The White population of the United States has become more diverse, with Hispanics accounting for a greater share then ever. The number of people who identified themselves as White in the 2010 U.S. Census was 5.7 percent higher than 2010, but that growth rate was sizably lower than the 9.7 percent increase of the general population, and much of the increase (81 percent) was attributable to people who reported they are Hispanic.
According to the U.S. Census Bureau brief The White Population: 2010, White people were 72.4 percent of the U.S. population in 2010, down from 75.1 percent in 2000. While the White population increased slightly more than 12 million to 223.5 million, all but 2.2 million of that increase came from people who said they were Hispanic. In fact, Hispanics represented 12 percent of the White population in 2010, up from 8 percent in 2000.
Geographically, 36 percent of the 2010 White population lived in the South, 24 percent in the Midwest, 21 percent in the West, and 18 percent in the Northeast.
Five states, meanwhile, accounted for more than two thirds of the Hispanic White population: California (24 percent), Texas (24 percent), Florida (12 percent), New York (5 percent) and Illinois (4 percent).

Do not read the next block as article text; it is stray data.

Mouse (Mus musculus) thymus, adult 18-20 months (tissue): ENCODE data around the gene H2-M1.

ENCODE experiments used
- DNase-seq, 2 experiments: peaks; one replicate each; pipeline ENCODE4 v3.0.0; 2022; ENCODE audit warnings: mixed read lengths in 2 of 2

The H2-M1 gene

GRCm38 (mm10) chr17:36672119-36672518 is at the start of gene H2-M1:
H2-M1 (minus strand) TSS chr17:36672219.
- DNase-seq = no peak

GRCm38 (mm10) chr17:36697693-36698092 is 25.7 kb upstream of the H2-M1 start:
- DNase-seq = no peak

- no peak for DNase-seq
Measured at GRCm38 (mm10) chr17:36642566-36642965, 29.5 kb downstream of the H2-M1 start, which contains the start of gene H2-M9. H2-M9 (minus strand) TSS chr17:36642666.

During the 2000s, the non-Hispanic White population decreased in 15 states, 11 of which were in the Northeast and the Midwest: Connecticut (-4 percent), Massachusetts (-4 percent), New Jersey (-6 percent), New York (-4 percent), Pennsylvania (-2 percent), Rhode Island (-6 percent), Illinois (-3 percent), Iowa (-0.3 percent), Kansas (-0.2 percent), Michigan (-3 percent) and Ohio (-2 percent).
Fewer states in the South saw declines in the non-Hispanic White population: Louisiana (-2 percent), Maryland (-4 percent) and Mississippi (-0.3 percent). California was the only state in the West with a non-Hispanic White population that declined (-5 percent).
In nine of the 20 largest metropolitan statistical areas in the United States, the percentage of the non-Hispanic White population living inside versus outside the largest principal cities increased (Los Angeles, the District of Columbia, San Francisco, New York, Seattle, Atlanta, Miami, Boston and San Diego). This unique pattern differed largely from the total population, where the percentages of people living inside the largest principal cities decreased in 19 of the 20 largest metro areas.